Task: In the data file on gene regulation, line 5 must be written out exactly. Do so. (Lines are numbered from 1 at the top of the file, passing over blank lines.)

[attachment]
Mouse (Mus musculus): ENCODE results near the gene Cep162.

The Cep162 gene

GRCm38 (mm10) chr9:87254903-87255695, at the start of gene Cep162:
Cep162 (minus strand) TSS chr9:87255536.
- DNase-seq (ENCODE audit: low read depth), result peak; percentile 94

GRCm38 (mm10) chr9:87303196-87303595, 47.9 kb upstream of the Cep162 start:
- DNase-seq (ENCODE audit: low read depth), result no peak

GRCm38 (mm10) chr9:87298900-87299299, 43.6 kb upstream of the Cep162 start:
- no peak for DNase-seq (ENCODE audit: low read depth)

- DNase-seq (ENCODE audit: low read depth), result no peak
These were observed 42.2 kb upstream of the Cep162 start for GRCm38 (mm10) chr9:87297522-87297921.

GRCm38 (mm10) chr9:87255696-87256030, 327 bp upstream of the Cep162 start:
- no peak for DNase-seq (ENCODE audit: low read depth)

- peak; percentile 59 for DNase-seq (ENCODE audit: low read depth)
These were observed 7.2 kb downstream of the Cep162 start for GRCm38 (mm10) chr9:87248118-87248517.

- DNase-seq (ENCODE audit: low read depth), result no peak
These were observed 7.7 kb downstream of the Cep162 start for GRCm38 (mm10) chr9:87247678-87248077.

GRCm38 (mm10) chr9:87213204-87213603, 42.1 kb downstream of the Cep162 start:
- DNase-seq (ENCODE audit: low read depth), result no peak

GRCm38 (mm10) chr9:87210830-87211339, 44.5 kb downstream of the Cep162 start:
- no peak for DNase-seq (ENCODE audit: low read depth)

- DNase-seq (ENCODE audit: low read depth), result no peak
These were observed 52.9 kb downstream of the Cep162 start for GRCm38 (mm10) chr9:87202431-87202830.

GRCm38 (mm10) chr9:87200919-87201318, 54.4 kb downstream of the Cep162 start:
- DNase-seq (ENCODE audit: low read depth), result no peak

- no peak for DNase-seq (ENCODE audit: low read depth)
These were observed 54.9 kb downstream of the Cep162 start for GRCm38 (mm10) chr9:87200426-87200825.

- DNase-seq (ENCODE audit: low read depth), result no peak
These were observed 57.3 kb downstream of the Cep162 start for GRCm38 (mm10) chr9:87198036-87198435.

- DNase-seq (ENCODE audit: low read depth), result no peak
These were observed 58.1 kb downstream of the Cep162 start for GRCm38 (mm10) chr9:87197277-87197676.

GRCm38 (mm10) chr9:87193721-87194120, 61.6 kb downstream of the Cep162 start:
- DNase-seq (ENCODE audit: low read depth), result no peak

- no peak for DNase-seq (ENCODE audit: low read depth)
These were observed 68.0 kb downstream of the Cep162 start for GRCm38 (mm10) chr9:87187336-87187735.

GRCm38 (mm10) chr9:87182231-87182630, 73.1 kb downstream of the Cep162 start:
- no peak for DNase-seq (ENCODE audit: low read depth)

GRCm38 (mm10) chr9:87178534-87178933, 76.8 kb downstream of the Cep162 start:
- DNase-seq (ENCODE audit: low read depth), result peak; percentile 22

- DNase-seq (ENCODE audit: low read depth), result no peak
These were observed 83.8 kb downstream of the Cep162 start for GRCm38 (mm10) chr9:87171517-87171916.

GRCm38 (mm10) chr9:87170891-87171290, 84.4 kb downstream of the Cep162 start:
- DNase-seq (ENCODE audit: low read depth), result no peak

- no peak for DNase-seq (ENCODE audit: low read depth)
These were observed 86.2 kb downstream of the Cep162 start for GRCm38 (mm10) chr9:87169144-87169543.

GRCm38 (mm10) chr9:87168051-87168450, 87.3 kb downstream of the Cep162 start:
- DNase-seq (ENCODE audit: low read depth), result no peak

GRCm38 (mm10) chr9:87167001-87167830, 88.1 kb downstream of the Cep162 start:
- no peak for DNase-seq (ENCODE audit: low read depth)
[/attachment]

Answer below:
- DNase-seq (ENCODE audit: low read depth), result peak; percentile 94